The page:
History of the breed

It was 895 A.D. and the planes of Hungary shook as barbarian hordes thundered down from the east upon this central European protectorate.
The Magyars, a nomadic people who had slowly and methodically migrated over time from the western confines of China to the fringes of eastern Europe, swiftly conquered Hungary and went on to invade other countries on the European continent. Riding small, swift ponies and employing rapid strike tactics, the Magyars were fierce warriors, striking fear into the hearts of the European community at the mere mention of their name. Following a reign of terror that lasted more than 50 years, they were finally defeated in 955 by the German armies united under Otto the Great. Returning to Hungary, the Magyar threat to Europe eventually dissipated as the former warriors embraced Christianity and became civilized, forming an alliance through royal marriage with the German states.

The Vizsla first makes its appearance in Magyar tribal art and etchings dating back to the tenth century. Apparently, these dogs were favored companions of the Magyar hunters and falconers. The breed’s popularity continued to grow as Hungarian nationality slowly blossomed in the centuries fallowing the subjugation of the Magyars. The Vizsla gained mention in the Illustrated Vienna Chronicle, published in 1375 under the direction of the Hungarian king Louis the Great. Excellent at hunting the game birds and large hare that inhabited the vast planes and fertile fields of Hungary, Vizslas were soon viewed as the prized possessions by the Hungarian aristocracy, who took it upon themselves to make certain that the breed purity and refinement unadulterated generation after generation.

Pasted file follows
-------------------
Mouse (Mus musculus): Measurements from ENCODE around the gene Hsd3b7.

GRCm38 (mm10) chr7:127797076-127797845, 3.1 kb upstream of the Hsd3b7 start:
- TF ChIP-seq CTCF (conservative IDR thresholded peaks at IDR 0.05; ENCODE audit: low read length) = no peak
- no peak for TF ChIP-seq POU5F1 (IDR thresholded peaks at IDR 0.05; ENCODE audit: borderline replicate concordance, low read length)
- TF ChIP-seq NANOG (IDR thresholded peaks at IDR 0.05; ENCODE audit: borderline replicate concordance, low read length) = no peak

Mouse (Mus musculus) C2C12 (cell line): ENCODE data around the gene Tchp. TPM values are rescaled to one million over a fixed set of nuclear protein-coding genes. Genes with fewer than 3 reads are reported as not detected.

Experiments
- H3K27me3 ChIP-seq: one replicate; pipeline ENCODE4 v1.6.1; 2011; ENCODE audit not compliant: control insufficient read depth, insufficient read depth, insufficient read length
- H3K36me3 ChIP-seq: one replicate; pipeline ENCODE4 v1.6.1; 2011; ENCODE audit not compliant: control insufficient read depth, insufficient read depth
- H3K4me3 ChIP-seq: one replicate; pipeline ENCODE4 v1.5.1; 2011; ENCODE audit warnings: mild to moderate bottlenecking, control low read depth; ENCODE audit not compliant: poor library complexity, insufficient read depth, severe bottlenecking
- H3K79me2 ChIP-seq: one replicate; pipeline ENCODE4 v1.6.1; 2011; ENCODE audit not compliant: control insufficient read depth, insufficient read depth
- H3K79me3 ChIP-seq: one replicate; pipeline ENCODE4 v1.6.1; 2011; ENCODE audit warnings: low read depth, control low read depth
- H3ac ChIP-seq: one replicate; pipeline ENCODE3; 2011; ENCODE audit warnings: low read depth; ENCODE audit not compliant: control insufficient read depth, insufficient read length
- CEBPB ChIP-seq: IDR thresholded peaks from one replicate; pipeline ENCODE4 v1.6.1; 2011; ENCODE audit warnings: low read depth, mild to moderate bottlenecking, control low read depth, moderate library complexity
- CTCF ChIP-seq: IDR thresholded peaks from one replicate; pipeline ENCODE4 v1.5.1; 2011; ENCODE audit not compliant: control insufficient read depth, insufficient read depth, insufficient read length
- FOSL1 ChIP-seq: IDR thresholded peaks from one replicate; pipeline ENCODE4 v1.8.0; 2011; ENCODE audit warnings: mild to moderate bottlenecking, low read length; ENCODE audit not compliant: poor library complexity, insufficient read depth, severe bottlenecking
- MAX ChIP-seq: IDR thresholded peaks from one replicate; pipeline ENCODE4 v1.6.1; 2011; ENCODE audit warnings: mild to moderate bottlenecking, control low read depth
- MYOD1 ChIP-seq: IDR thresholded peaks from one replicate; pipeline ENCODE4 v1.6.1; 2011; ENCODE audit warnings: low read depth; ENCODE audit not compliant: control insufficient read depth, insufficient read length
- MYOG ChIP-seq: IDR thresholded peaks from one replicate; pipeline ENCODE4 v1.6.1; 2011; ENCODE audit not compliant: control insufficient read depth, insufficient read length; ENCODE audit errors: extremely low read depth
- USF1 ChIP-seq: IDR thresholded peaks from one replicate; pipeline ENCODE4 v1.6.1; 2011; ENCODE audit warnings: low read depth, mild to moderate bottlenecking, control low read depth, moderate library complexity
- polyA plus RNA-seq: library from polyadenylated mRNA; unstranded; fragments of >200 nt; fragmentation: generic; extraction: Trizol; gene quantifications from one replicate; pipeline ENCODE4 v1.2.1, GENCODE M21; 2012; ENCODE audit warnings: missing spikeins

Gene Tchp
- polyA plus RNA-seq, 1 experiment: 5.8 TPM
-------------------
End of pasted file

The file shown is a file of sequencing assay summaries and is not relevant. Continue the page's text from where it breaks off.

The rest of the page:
In 1825 the Magyar Vizsla Stud Book was officially established to maintain records of pedigrees and to preserve breed standards – description of the ideal Vizsla. It was also about this time that the Vizsla was officially awarded the honor Official Pointing Dog of Hungary. There is certainly no question that this lovable and functional dog had won the heart and respect of the Hungarian people. The Hungarians always remained protective of their national treasure, and the export of the Vizsla to other countries was routinely discouraged until the end of the nineteenth century.

The breed nearly became extinct during World War I; however, its numbers grew back steadily after the war, and many went to distant shores with Hungarian immigrants. The Vizsla population in Hungary continued to rise during the 1940s, even as another world war ripped through Europe.